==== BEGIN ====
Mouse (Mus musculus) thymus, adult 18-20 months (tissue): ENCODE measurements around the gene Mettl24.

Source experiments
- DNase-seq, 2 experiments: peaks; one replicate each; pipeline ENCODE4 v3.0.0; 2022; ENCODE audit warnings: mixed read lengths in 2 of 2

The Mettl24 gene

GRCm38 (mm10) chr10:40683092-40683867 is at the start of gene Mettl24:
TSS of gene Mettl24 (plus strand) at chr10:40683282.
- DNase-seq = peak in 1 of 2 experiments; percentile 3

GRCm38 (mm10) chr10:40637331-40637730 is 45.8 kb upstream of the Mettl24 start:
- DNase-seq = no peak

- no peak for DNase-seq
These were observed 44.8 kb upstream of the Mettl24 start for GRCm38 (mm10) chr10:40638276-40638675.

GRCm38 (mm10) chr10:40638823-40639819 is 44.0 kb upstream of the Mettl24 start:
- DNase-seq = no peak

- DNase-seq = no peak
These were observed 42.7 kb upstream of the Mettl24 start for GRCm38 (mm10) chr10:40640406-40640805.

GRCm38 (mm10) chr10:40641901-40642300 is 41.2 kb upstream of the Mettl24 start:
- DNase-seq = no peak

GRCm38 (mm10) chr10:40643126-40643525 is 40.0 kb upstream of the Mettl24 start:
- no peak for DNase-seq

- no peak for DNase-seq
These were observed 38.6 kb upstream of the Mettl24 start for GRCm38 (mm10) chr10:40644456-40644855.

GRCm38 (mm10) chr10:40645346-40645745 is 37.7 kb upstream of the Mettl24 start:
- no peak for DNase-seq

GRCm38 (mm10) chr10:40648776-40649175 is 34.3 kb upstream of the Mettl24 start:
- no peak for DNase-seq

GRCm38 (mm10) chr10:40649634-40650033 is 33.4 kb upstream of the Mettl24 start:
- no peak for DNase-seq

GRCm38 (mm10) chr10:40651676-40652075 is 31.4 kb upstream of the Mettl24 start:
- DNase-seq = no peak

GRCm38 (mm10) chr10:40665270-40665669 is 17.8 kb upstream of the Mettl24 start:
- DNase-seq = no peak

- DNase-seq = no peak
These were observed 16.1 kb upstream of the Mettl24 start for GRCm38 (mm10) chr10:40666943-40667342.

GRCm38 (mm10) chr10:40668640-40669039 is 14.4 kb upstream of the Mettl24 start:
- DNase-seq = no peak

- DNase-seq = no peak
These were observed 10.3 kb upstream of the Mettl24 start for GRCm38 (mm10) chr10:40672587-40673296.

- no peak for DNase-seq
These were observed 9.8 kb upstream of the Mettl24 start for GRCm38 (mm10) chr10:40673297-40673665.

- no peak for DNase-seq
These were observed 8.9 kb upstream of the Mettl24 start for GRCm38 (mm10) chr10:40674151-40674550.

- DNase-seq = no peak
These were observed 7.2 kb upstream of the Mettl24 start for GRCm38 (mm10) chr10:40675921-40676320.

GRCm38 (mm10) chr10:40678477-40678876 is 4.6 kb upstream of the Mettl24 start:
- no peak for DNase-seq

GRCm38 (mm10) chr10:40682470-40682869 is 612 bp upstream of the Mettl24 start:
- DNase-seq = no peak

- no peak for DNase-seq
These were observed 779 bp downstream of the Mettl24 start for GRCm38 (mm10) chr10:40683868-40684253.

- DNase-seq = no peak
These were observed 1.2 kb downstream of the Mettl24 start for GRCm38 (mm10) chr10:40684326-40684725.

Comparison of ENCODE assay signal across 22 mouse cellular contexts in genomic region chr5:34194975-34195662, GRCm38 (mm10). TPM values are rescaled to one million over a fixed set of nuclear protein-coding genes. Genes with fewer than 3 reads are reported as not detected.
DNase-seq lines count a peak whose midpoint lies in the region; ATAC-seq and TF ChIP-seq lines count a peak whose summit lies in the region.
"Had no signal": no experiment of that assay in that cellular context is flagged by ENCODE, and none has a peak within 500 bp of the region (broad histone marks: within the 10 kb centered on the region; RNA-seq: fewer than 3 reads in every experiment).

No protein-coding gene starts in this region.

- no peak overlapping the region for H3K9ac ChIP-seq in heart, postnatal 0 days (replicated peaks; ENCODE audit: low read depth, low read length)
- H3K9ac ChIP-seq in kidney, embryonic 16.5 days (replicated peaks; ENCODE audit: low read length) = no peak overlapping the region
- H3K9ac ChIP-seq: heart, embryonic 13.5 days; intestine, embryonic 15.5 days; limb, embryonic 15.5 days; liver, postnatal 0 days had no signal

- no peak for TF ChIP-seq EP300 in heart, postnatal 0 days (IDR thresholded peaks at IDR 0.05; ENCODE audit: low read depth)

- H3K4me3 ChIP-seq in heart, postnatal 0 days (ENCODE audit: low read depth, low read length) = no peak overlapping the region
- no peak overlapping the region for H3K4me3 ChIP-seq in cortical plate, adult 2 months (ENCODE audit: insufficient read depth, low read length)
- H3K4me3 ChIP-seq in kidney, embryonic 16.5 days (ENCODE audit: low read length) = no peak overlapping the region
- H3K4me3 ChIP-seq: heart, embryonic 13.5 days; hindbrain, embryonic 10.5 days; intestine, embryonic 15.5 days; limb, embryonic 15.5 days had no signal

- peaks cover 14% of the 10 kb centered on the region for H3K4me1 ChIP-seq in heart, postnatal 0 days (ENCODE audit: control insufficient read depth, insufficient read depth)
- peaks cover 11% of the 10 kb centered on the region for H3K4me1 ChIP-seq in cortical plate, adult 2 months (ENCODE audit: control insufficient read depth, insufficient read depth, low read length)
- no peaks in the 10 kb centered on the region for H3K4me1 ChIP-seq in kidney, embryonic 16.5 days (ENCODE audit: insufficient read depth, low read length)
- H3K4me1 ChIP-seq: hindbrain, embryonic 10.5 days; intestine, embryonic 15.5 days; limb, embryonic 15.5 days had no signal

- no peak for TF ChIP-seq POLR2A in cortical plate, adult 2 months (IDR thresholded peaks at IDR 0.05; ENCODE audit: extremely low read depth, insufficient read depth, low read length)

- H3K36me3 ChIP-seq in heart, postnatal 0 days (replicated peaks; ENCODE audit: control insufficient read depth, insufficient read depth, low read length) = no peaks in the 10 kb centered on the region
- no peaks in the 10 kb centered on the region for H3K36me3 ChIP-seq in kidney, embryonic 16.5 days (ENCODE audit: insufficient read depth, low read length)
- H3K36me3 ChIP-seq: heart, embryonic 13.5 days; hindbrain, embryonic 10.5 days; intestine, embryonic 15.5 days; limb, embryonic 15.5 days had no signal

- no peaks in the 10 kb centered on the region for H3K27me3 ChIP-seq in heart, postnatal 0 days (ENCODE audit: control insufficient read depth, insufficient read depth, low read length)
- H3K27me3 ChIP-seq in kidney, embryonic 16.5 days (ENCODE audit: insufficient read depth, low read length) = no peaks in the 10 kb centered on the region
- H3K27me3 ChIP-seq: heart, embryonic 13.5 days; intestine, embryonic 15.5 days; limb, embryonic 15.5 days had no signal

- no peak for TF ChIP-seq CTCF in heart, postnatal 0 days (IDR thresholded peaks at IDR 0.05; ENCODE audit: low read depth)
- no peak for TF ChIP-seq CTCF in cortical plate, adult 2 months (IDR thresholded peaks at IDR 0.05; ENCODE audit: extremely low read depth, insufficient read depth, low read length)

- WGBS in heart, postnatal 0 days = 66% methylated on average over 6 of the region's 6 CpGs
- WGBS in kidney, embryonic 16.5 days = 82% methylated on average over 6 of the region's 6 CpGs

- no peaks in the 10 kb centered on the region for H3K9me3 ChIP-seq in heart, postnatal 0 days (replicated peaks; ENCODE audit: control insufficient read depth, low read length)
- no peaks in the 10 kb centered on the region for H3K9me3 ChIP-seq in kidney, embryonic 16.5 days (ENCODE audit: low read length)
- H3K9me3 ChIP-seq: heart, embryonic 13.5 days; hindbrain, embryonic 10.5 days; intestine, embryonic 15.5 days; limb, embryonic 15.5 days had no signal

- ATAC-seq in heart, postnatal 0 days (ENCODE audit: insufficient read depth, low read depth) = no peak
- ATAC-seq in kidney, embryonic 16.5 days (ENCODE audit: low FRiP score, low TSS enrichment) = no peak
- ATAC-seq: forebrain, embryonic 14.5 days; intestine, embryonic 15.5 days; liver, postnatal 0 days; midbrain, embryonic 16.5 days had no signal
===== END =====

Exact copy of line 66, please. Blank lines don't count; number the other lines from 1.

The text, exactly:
- no peaks in the 10 kb centered on the region for H3K4me1 ChIP-seq in kidney, embryonic 16.5 days (ENCODE audit: insufficient read depth, low read length)